The humanization of cats and dogs has driven growth in products that cater toward specific ailments, breeds and age segments. This differentiation in products has allowed prices to vary widely and is most evident in the global US$42 billion dollar a year dog and cat food industry. Dog food represents 61.5% of value sales.
The growing value-added segment is due to petfood manufacturers spending recent years introducing a variety of premium and superpremium products. The accelerated premium trend can be attributed to the success of the Iams brand introduction in 2002 into the hypermarket and supermarket retail channels. In the premium dog food segment, 80% of sales are in the dry category. In the premium cat food segment, 40% of sales are in dry products.
Owners have had no problem purchasing products with a premium price, resulting in an increased number of value-added products introduced into the market. This consumer demand has also convinced supermarkets, hypermarkets and mass merchandisers to include the new products in their petfood range, increasing distribution and growth. Euromonitor International expects the upward trend in pricing to continue as owners increasingly provide products to dogs and cats that address individual pets' needs.
Value-added products, more expensive than economy or mid-priced brands, are doing booming business in maturing and mature markets alike. In Western Europe, premium cat food's average price is US$5.20 per kg compared to US$2.20 for mid-priced cat food and US$1.40 for economy. Consumer's preference for these more expensive products has taken a toll on economy and mid-priced brands. In the mature market of the UK, standard premium wet dog food experienced a nearly 12% compound annual growth rate (CAGR) between 1998 and 2005 compared to a 13% drop for economy wet dog food. High-quality petfood is becoming increasingly important to UK owners and is considered key to the care of a dog's health. Premium products with high prices are well suited to achieve this for the consumer.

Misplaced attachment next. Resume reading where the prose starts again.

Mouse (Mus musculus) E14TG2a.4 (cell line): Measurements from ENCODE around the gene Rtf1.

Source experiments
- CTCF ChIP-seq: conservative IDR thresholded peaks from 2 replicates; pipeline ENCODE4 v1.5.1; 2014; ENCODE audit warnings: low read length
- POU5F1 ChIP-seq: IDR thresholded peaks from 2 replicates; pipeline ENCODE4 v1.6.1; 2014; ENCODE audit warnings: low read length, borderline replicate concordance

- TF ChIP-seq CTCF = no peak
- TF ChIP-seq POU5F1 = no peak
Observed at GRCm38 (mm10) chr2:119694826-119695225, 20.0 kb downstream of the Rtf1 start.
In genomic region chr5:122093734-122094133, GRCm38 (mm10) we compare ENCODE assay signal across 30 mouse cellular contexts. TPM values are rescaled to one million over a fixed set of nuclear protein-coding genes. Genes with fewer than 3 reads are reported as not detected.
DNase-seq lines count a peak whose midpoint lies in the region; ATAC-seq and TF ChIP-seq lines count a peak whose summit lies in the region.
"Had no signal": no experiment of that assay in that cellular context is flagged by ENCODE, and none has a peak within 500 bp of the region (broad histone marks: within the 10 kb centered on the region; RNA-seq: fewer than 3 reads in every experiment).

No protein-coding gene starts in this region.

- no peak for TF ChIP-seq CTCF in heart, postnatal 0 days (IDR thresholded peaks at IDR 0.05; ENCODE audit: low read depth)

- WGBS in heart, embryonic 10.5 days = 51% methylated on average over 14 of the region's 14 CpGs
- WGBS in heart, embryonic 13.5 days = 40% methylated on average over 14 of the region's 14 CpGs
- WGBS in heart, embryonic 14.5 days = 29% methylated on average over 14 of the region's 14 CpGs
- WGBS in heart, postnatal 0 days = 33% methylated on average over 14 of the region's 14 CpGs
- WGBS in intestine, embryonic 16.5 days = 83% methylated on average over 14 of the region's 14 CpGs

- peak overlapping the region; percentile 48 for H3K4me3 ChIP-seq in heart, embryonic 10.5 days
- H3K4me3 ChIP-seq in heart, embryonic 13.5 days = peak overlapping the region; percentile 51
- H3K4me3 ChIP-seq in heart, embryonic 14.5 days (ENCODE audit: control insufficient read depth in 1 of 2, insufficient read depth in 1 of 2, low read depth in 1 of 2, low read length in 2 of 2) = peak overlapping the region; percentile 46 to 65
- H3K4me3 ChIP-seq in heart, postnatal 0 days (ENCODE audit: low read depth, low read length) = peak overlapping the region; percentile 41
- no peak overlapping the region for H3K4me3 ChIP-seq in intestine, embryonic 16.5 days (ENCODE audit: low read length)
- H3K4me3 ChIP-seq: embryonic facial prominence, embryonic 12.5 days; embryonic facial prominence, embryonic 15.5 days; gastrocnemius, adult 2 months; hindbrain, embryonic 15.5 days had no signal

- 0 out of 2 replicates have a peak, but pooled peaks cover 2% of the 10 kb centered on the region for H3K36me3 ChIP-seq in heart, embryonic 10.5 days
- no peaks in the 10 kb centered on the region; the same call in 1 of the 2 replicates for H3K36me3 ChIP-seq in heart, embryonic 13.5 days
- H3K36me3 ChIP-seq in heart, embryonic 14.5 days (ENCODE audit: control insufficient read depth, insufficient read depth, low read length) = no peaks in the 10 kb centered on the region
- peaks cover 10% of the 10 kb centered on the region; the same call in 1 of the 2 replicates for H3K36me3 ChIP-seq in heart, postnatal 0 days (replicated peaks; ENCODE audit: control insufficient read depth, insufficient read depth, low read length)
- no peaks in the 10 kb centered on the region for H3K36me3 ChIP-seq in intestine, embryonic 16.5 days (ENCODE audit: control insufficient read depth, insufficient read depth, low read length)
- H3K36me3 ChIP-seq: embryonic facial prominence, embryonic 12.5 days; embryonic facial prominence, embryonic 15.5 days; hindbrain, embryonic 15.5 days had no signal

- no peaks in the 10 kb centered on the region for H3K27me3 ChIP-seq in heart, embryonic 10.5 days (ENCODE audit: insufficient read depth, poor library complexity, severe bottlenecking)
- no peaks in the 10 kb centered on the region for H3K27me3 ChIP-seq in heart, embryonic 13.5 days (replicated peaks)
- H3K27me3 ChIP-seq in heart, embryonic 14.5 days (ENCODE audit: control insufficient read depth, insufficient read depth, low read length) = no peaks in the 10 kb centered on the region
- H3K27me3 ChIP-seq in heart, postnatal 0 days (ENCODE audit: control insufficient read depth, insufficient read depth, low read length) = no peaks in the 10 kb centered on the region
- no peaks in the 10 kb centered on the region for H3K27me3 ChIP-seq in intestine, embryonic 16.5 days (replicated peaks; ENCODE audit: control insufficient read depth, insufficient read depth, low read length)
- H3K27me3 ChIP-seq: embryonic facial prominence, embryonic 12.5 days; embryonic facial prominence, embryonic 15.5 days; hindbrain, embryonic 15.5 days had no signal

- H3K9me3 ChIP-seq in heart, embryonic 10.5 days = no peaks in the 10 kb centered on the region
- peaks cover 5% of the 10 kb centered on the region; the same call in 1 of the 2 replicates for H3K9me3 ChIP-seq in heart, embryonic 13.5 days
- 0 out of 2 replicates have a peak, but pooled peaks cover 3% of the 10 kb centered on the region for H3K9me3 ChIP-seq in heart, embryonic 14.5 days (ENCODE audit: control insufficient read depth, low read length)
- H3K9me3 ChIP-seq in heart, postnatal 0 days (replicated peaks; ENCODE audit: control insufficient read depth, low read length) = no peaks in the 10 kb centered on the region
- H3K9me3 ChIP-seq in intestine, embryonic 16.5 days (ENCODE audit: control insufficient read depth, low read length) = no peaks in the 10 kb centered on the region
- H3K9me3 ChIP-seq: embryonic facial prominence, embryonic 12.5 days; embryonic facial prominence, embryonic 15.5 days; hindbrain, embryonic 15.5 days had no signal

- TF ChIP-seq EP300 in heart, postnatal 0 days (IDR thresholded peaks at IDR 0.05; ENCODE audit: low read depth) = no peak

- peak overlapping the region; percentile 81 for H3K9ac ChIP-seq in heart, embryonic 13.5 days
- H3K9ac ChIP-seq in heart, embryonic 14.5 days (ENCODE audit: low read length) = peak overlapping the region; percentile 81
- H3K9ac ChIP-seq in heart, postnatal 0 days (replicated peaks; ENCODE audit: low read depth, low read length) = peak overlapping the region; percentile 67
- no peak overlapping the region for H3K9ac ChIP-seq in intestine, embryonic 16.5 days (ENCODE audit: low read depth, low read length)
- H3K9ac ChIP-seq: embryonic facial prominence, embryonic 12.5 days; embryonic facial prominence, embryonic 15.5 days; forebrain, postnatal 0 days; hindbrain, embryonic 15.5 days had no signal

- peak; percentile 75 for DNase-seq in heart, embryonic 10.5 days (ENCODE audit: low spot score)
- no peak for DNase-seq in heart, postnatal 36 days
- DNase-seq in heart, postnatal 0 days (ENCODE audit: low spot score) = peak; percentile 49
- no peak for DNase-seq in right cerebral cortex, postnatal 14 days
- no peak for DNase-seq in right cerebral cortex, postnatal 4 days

In comparison, emerging markets such as Latin America and Eastern Europe have seen phenomenal movement in petfood over recent years among all price points. Economy wet dog food in Romania, for example, had a 41% CAGR during the review period, leading the globe in increases. Premium cat food in Brazil experienced a gain of 28.4% CAGR. In contrast, it is important to note that growth in premium products is primarily limited to brands. Private label sales continue to be strong in the mid-priced and economy dog food segments.
The Asian petfood market is also on the increase and, adding pet care products, is expected to reach US$10 billion by 2010. Japan still dominates the market with a 75% share, but China has been coming on strong. In general, changing lifestyles, new products and communication programs will foster good petfood sales growth in Asia.
France's pedigreed pooches
With 80% of French dogs considered to be pedigree status, owners in the country are willing to go the extra mile and spend more to please their purebred pooches with products that contain additional benefits. Superpremium dog food in France had a 7% CAGR in the review period with sales of US$106 million in 1998 and US$170 million in 2005. Value-added products that clean teeth, shine coats and are marketed toward specific age groups have replicated their global success in France. Consumers are also leaning toward superpremium products not only for their added benefits, but also because of luxury packaging. With easy-to-open pouches that maintain freshness, French owners make sure their pets are actually enjoying the fresh taste of their food.
Product development focus
Pet owners will continue to seek high-priced functional food products that treat their pets that have ailments they might be suffering themselves. Greater availability, increased functionality and the growing variety of food for different life stages have positively impacted growth in dog and cat food as well as raised the amounts owners are willing to spend. Additionally, the development of value-added food has helped de-emphasize price competition in branded products and bring new focus on product development, raising quality overall. Euromonitor expects product development to slowly have an effect on mid-priced and economy segments where these brands will have to reinvent themselves to stay competitive through 2010.